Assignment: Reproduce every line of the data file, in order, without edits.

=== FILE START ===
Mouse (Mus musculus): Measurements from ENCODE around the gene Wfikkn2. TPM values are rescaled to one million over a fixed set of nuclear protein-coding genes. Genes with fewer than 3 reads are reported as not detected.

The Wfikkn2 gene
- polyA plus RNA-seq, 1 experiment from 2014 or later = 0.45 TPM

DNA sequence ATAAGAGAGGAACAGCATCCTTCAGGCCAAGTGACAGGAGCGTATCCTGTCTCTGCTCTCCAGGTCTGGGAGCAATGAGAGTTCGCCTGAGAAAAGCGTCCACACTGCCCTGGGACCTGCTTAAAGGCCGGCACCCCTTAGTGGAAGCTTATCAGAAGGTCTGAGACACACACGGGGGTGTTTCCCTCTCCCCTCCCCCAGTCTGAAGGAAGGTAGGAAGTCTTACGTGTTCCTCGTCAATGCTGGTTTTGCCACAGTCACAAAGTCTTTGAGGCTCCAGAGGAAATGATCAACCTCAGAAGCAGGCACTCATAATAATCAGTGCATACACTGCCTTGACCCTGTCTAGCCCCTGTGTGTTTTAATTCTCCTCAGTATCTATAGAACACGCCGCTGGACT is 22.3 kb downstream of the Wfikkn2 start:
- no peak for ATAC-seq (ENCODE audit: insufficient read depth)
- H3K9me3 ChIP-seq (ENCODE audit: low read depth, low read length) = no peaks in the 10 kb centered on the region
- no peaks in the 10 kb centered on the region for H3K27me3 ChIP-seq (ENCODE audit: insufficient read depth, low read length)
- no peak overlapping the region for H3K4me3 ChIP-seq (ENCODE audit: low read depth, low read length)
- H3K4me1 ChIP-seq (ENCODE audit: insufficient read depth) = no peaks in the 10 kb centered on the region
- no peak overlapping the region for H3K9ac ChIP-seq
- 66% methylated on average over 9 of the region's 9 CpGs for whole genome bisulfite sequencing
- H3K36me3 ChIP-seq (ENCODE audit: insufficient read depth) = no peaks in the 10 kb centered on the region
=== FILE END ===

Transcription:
Mouse (Mus musculus): Measurements from ENCODE around the gene Wfikkn2. TPM values are rescaled to one million over a fixed set of nuclear protein-coding genes. Genes with fewer than 3 reads are reported as not detected.

The Wfikkn2 gene
- polyA plus RNA-seq, 1 experiment from 2014 or later = 0.45 TPM

DNA sequence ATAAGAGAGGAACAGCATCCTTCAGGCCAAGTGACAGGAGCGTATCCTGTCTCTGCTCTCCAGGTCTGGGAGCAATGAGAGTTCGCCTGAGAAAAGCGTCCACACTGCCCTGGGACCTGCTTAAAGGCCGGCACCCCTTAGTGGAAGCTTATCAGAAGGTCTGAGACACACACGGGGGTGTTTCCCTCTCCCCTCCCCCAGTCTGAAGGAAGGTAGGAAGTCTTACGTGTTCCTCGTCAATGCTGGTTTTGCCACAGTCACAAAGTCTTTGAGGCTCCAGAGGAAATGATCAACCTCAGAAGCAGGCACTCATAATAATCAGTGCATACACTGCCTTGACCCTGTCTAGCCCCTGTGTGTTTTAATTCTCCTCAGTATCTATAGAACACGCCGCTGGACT is 22.3 kb downstream of the Wfikkn2 start:
- no peak for ATAC-seq (ENCODE audit: insufficient read depth)
- H3K9me3 ChIP-seq (ENCODE audit: low read depth, low read length) = no peaks in the 10 kb centered on the region
- no peaks in the 10 kb centered on the region for H3K27me3 ChIP-seq (ENCODE audit: insufficient read depth, low read length)
- no peak overlapping the region for H3K4me3 ChIP-seq (ENCODE audit: low read depth, low read length)
- H3K4me1 ChIP-seq (ENCODE audit: insufficient read depth) = no peaks in the 10 kb centered on the region
- no peak overlapping the region for H3K9ac ChIP-seq
- 66% methylated on average over 9 of the region's 9 CpGs for whole genome bisulfite sequencing
- H3K36me3 ChIP-seq (ENCODE audit: insufficient read depth) = no peaks in the 10 kb centered on the region